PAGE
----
At Agriculture for Impact we talk a lot about resilience and in particular how farms and rural economies can become more resilient to shocks and stresses like climate change, pests and diseases and food price fluctuations. In the new UNDP Human Development Report 2014 released recently, the concept of resilience in terms of individuals, communities and of global political systems is explored. As the report states, “resilience is about ensuring that state, community and global institutions work to empower and protect people”.
In particular the report highlights the precariousness with which we view advances in human development, improvements in peoples’ welfare and the state of the environment and global governance. Corruption, environmental and humanitarian crises, crime, changing leadership, negligence of key sectors such as health and civil unrest can all spell disaster for progress made in tackling poverty, malnutrition, food insecurity, environmental degradation and poor health. As the report states achievements in human development should not only be measured in terms of the gains made but in how secure these gains are or how likely they are to be lost when under pressure. Key then for this report is exploring the vulnerability of current progress and of future human development being sustained. The report also emphasises how human vulnerability, in this case taken as the erosion of people’s capabilities and choices, prevents human development.
Vulnerability appears to be on the increase due to continued environmental degradation, climate change and instability in financial systems. Perhaps this is contributing to the rate of progress in human development falling significantly since 2008. Globalisation increases connectivity around the world which can increase resilience but also introduce vulnerability across broader areas. If one system faces collapse its interconnectedness puts other systems at risk while national abilities to address shocks and stresses become more tied to global rules. A global system seeking to build resilience, however, can be supportive of actions at a local scale.
To understand the causes of vulnerability the report asks why certain people do better in the face of adversity than others and what enabling environment helps people become less vulnerable and thus more resilient. Typically we think of women, children and the elderly as being more vulnerable whether in terms of personal safety, health or economic freedom but what type of interventions can lessen this vulnerability? Responsive policy mechanisms, institutions and social norms that diminish vulnerability and structures that support human choice and empowerment could be included in these. For the most vulnerable groups in society, targeted and sustained interventions are needed as is addressing inequality.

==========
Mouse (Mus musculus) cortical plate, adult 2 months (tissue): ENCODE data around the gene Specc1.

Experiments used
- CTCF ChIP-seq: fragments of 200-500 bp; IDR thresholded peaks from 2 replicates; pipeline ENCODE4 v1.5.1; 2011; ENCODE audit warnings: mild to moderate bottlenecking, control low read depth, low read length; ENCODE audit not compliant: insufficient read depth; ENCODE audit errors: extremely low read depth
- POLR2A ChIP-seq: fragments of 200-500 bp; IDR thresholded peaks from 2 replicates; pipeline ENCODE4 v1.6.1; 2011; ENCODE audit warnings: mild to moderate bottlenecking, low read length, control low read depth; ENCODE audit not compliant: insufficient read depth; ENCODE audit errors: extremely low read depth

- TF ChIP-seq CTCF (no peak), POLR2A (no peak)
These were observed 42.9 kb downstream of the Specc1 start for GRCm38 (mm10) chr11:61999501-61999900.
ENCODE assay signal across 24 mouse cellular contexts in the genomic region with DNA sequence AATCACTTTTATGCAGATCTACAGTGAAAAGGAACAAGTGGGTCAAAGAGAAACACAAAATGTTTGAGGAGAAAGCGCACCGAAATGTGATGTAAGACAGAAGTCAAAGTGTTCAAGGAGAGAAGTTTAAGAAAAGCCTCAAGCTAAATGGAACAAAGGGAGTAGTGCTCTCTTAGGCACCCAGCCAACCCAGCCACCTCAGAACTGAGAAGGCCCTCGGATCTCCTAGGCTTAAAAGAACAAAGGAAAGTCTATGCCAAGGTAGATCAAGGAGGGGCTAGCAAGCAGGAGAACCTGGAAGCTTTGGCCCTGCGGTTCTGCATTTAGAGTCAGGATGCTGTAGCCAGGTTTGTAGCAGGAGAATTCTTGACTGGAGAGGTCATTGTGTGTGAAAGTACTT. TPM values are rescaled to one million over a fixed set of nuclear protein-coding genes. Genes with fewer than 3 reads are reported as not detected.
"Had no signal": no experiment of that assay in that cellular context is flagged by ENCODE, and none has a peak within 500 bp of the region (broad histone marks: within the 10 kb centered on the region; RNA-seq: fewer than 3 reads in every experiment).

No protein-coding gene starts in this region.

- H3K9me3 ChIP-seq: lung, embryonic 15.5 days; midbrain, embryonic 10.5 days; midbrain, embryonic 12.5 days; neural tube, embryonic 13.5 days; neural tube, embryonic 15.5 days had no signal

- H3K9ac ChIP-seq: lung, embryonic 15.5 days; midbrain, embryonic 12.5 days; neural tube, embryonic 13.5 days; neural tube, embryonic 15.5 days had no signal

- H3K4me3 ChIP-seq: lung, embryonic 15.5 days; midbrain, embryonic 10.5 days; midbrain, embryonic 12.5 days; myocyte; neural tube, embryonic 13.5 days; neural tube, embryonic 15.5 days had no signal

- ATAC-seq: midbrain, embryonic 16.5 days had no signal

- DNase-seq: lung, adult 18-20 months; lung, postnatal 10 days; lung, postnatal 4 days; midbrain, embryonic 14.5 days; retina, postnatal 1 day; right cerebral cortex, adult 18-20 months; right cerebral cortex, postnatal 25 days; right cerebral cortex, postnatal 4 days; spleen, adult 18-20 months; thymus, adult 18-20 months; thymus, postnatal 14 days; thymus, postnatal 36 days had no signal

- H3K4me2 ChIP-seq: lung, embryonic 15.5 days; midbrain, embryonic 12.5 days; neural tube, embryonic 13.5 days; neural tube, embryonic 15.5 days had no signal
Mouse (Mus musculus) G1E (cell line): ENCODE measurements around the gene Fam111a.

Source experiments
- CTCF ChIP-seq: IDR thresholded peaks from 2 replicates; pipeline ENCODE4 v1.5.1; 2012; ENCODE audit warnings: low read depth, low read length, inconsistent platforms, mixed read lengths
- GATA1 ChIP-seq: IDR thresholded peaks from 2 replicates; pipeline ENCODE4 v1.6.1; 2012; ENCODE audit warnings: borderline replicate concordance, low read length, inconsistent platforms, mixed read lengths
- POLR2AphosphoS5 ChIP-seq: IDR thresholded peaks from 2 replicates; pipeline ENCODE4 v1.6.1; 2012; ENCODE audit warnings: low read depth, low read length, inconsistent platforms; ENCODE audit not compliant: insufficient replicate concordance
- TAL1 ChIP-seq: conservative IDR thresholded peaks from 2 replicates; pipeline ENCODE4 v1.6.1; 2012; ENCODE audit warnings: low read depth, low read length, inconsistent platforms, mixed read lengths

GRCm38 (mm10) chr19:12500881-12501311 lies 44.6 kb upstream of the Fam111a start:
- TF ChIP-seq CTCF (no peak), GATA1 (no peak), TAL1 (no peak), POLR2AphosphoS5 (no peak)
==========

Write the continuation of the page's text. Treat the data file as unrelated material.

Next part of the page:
The report identifies several factor making people more vulnerable – poverty, a lack of social protection, chronic hunger, gender, ethnicity, social status and disability, some of which are clearly linked to human development while others relate to age (life cycle vulnerability) or discriminatory social norms. As such a multidimensional approach to reducing vulnerability is needed across agricultural, health, financial, education and other sectors if an enabling environment for sustained human development is to be created. Most important, as the report states, is not the specific policies but the strength and vision of leadership, effective institutions, collective action and dedication to building societal resilience and creating opportunities for all.
The report emphasises resilience as being about having choices and the ability to act or respond to shocks and stresses. It urges a global commitment towards the universal provision of social services, of strengthening social protection and of assuring full employment. Although key to building resilience across the most marginalised groups these are ambitious goals. Beyond this commitment other important factors in building resilience are thought to be the creation of responsive institutions and cohesive societies, and crisis prevention and response.
As the shocks and stresses the world faces become more extreme, more frequent and more interconnected, resilience and vulnerability are two concepts we can expect to hear a lot more of. Policy responsiveness, building human capabilities, social protection and dedicated and motivated leadership are the significant features, identified in this report, needed at local, national and global scales if we are to reduce vulnerability and improve the lives of the most marginal, poor and hungry. Without addressing human vulnerability progress on human development will not be equitable nor will it be sustained.
While the Human Development Report brings attention to the important concepts of vulnerability and resilience and to some extent explores why people are more or less resilient it fails to go beyond broad strategies to reducing vulnerability. As Duncan Green in his blog From Poverty to Power points out the report is evasive in addressing how to bring about real change, alter power structures to cater for marginalised groups and transform political systems to be more responsive, supportive and protective. Perhaps such specificity is beyond the scope of the UN system and so the main questions this report raises are whose responsibility it is to develop strategies to build global, national, local and individual resilience, what are the best approaches to reduce vulnerability and how can they be implemented?